Plants

Copyright for the images is with the authors. Please get in touch if you are interested in using any of our photos.

1 ADB Dryas
The seeds of the mountain avens (Dryas integrifolia) twist as they develop. Once ripe, they stand upright and feather outward to be carried away by the wind, dispersing to new environments across the tundra landscape.
Photo credit: Anne D. Bjorkman
2 GND Cottongrass
Cottongrass tussocks (Eriophorum vaginatum) are a distinct characteristic of the landscape on Qikiqtaruk-Herschel Island. So distinct, you can even see them in drone imagery taken tens of meters above the surface of the tundra. We are using machine-learning techniques to develop ways to track plant phenology, in particular flowering times, using drone imagery.
Photo credit: Gergana N. Daskalova
3 AMC Shrubs from Above
This photograph from early July – the very beginning of summer on Qikiqtaruk-Herschel Island – shows the tundra shrubs leafing out. The healthy-looking shrub on the left of the picture is called Bjørn. At around 1.65 metres tall and growing about 10 centimetres per year, it is probably the tallest plant growing on Qikiqtaruk! The process of shrubs increasing in tundra landscapes and growing taller has come to be known by tundra scientists as ‘shrubification’.
Photo credit: Andrew C. Cunliffe
4 ADB Salix arctica and Sea Ice
On Ellesmere Island at nearly 80 degrees north in the Canadian Arctic, Salix arctica is the dominant shrub species in this high Arctic polar oasis. The hardy plant, growing at the edge of life on land, reaches a maximum canopy height of just 10 centimetres.
Photo credit: Anne D. Bjorkman
4 SAB Evening Colours
Dwarf fireweed (Chamerion latifolium) is a plant commonly found across northern regions. Here on the shore of Kluane Lake in the Yukon, it appears very dwarfed indeed by the tall mountains surrounding it.
Photo credit: Sandra Angers-Blondin
5 SAB Mastodon Parade
Mastodon flowers (Senecio congestus) growing in the mud at the foot of a 40-metre-high permafrost thaw slump. Belonging to the daisy family, these flowers are among the first plants to recolonise the ground after environmental disturbances.
Photo credit: Sandra Angers-Blondin
6 GND Sunset Grasses
It isn’t just shrubs that are increasing in many tundra ecosystems. Grass and sedges, equally as tall as many of the dwarf shrubs in these cold environments, have also increased in locations around the Arctic, including here on Qikiqtaruk – Herschel Island.
Photo credit: Gergana N. Daskalova
7 SAB Colonising Cracked Mud
The cracked mud of Qikiqtaruk – Herschel Island is quickly invaded by opportunists, finding a space free from the fierce competition of other plants. As they grow, these plants stabilise the surface of the eroding permafrost landscape.
Photo credit: Sandra Angers-Blondin
8 SAB Cottongrass 2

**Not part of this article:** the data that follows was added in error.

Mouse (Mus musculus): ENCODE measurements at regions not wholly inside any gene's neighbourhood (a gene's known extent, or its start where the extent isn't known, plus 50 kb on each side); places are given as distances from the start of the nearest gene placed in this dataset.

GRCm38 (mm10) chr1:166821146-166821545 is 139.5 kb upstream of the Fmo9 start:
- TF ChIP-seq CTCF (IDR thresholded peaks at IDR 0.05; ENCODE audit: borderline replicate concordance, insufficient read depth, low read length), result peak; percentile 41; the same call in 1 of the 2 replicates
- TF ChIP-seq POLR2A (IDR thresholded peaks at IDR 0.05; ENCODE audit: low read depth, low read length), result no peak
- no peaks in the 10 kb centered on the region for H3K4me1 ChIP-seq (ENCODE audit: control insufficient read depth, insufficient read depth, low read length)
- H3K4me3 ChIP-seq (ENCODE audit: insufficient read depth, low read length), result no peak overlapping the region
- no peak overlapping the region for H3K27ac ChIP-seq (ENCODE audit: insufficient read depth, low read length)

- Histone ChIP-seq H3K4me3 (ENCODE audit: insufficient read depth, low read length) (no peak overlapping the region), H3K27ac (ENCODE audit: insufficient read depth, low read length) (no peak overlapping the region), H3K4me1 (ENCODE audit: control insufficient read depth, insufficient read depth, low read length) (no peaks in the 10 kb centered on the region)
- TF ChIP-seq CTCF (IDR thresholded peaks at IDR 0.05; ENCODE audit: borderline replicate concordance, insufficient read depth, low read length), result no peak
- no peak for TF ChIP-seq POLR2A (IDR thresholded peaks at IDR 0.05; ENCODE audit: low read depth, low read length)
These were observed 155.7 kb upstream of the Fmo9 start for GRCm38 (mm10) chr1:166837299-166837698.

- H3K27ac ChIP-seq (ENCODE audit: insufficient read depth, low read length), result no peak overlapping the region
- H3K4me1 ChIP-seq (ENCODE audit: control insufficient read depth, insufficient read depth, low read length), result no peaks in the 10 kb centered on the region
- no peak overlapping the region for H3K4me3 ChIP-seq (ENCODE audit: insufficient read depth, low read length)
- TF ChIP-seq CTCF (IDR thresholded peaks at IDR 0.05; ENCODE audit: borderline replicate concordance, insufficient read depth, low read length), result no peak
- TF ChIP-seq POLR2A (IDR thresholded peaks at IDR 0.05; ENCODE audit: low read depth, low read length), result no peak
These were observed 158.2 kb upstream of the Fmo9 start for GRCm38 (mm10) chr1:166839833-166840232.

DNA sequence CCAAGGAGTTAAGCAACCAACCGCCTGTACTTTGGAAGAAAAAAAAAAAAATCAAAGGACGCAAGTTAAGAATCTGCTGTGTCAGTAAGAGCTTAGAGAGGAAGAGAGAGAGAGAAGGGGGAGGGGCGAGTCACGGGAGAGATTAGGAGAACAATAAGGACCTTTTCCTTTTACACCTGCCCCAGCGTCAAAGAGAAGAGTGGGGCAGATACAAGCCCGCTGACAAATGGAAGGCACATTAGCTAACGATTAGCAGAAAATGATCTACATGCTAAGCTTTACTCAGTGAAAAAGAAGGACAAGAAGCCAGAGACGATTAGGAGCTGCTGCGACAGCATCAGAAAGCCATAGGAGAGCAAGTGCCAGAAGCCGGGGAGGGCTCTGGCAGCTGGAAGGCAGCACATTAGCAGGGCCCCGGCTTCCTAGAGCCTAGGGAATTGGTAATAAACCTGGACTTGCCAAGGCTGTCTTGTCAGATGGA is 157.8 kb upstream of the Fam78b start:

Cottongrass (Eriophorum vaginatum) is a dominant species across large stretches of the tundra. Its white fluff-ball flowers can be seen blowing in the wind for miles into the distance. Retaining its dead leaves year after year to form a tussock, it plays an important role for carbon storage in the Arctic.
Photo credit: Sandra Angers-Blondin
9 SAB Summit Flower
This saxifrage grows on a rocky ledge at the top of a mountain in the Yukon. Like other Arctic and alpine plants, it has evolved to survive in highly stressful conditions. Its low stature and compact form reduce the amount of plant tissues exposed to wind and ice.
Photo credit: Sandra Angers-Blondin
10 SAB Mountain Yellow Flower
It is a tough life for these Potentilla flowers growing on an exposed summit on the Kluane Plateau. They are however very hardy and well adapted to growing on rock with little soil or water available for them to grow.
Photo credit: Sandra Angers-Blondin
11 SAB Dune Dwellers
Lyme grasses are pioneers that colonise sand dunes. Their extensive root network helps to stabilise the dunes, meaning that other plants can gain a foothold.
Photo credit: Sandra Angers-Blondin
12 SAB Shrub Rings
Shrubs are woody plants which, just like trees, lay down annual rings of wood in their stem as they grow. In tundra shrubs the rings are so narrow that they can only be observed and measured under a microscope. The amount of wood produced in a year depends on the growing conditions, and we generally find that warming in the Arctic promotes growth.
Photo credit: Sandra Angers-Blondin

Copyright for the images is with the authors. Please get in touch if you are interested in using any of our photos.

Leave a Reply

Fill in your details below or click an icon to log in:

WordPress.com Logo

You are commenting using your WordPress.com account. Log Out /  Change )

Google+ photo

You are commenting using your Google+ account. Log Out /  Change )

Twitter picture

You are commenting using your Twitter account. Log Out /  Change )

Facebook photo

You are commenting using your Facebook account. Log Out /  Change )

Connecting to %s